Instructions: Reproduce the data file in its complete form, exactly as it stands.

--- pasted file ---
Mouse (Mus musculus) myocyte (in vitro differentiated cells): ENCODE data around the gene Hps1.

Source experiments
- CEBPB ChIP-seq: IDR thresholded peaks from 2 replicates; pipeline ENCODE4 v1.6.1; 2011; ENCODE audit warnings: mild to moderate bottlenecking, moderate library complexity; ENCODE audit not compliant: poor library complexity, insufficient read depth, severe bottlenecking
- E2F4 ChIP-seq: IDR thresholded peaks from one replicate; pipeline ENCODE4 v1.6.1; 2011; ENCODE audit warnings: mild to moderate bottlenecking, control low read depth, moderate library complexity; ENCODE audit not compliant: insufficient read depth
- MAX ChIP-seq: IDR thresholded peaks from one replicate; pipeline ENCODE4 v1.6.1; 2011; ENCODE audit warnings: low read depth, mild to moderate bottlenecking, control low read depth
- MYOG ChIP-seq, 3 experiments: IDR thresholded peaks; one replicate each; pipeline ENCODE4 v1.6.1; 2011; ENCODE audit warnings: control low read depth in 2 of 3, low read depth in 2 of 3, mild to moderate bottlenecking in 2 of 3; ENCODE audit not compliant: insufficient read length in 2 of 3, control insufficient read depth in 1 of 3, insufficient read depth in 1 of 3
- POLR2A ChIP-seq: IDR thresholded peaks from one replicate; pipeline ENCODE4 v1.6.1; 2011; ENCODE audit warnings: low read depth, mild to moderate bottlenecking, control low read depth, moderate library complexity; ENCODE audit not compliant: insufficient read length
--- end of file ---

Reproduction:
Mouse (Mus musculus) myocyte (in vitro differentiated cells): ENCODE data around the gene Hps1.

Source experiments
- CEBPB ChIP-seq: IDR thresholded peaks from 2 replicates; pipeline ENCODE4 v1.6.1; 2011; ENCODE audit warnings: mild to moderate bottlenecking, moderate library complexity; ENCODE audit not compliant: poor library complexity, insufficient read depth, severe bottlenecking
- E2F4 ChIP-seq: IDR thresholded peaks from one replicate; pipeline ENCODE4 v1.6.1; 2011; ENCODE audit warnings: mild to moderate bottlenecking, control low read depth, moderate library complexity; ENCODE audit not compliant: insufficient read depth
- MAX ChIP-seq: IDR thresholded peaks from one replicate; pipeline ENCODE4 v1.6.1; 2011; ENCODE audit warnings: low read depth, mild to moderate bottlenecking, control low read depth
- MYOG ChIP-seq, 3 experiments: IDR thresholded peaks; one replicate each; pipeline ENCODE4 v1.6.1; 2011; ENCODE audit warnings: control low read depth in 2 of 3, low read depth in 2 of 3, mild to moderate bottlenecking in 2 of 3; ENCODE audit not compliant: insufficient read length in 2 of 3, control insufficient read depth in 1 of 3, insufficient read depth in 1 of 3
- POLR2A ChIP-seq: IDR thresholded peaks from one replicate; pipeline ENCODE4 v1.6.1; 2011; ENCODE audit warnings: low read depth, mild to moderate bottlenecking, control low read depth, moderate library complexity; ENCODE audit not compliant: insufficient read length